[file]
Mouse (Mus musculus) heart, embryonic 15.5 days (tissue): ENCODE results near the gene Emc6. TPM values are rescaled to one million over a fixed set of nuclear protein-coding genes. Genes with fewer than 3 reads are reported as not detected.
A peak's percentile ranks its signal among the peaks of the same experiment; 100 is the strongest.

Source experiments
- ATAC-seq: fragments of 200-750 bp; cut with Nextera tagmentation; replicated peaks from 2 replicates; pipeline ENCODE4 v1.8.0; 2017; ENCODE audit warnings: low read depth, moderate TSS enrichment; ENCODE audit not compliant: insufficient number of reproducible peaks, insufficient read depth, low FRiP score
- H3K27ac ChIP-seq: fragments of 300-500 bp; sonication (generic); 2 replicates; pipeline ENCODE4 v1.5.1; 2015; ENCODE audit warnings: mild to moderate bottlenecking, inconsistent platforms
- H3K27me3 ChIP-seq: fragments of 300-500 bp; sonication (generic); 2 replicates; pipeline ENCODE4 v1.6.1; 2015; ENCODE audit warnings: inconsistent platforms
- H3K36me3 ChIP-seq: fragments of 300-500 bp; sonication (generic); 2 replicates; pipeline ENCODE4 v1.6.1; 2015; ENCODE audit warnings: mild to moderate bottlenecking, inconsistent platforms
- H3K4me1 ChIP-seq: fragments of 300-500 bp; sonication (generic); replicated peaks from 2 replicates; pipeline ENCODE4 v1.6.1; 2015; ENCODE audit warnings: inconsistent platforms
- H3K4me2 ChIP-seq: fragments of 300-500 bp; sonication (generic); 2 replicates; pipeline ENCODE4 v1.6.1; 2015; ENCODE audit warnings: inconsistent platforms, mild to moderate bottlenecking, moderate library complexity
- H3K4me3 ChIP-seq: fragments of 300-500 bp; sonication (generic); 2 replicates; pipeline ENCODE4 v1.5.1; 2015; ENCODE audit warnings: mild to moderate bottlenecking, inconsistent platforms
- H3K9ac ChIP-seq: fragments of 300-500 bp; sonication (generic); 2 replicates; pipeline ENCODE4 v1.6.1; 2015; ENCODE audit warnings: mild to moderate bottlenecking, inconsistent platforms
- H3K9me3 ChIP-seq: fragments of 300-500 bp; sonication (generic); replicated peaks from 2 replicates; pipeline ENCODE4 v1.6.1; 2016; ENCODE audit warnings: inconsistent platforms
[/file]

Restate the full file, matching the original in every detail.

Mouse (Mus musculus) heart, embryonic 15.5 days (tissue): ENCODE results near the gene Emc6. TPM values are rescaled to one million over a fixed set of nuclear protein-coding genes. Genes with fewer than 3 reads are reported as not detected.
A peak's percentile ranks its signal among the peaks of the same experiment; 100 is the strongest.

Source experiments
- ATAC-seq: fragments of 200-750 bp; cut with Nextera tagmentation; replicated peaks from 2 replicates; pipeline ENCODE4 v1.8.0; 2017; ENCODE audit warnings: low read depth, moderate TSS enrichment; ENCODE audit not compliant: insufficient number of reproducible peaks, insufficient read depth, low FRiP score
- H3K27ac ChIP-seq: fragments of 300-500 bp; sonication (generic); 2 replicates; pipeline ENCODE4 v1.5.1; 2015; ENCODE audit warnings: mild to moderate bottlenecking, inconsistent platforms
- H3K27me3 ChIP-seq: fragments of 300-500 bp; sonication (generic); 2 replicates; pipeline ENCODE4 v1.6.1; 2015; ENCODE audit warnings: inconsistent platforms
- H3K36me3 ChIP-seq: fragments of 300-500 bp; sonication (generic); 2 replicates; pipeline ENCODE4 v1.6.1; 2015; ENCODE audit warnings: mild to moderate bottlenecking, inconsistent platforms
- H3K4me1 ChIP-seq: fragments of 300-500 bp; sonication (generic); replicated peaks from 2 replicates; pipeline ENCODE4 v1.6.1; 2015; ENCODE audit warnings: inconsistent platforms
- H3K4me2 ChIP-seq: fragments of 300-500 bp; sonication (generic); 2 replicates; pipeline ENCODE4 v1.6.1; 2015; ENCODE audit warnings: inconsistent platforms, mild to moderate bottlenecking, moderate library complexity
- H3K4me3 ChIP-seq: fragments of 300-500 bp; sonication (generic); 2 replicates; pipeline ENCODE4 v1.5.1; 2015; ENCODE audit warnings: mild to moderate bottlenecking, inconsistent platforms
- H3K9ac ChIP-seq: fragments of 300-500 bp; sonication (generic); 2 replicates; pipeline ENCODE4 v1.6.1; 2015; ENCODE audit warnings: mild to moderate bottlenecking, inconsistent platforms
- H3K9me3 ChIP-seq: fragments of 300-500 bp; sonication (generic); replicated peaks from 2 replicates; pipeline ENCODE4 v1.6.1; 2016; ENCODE audit warnings: inconsistent platforms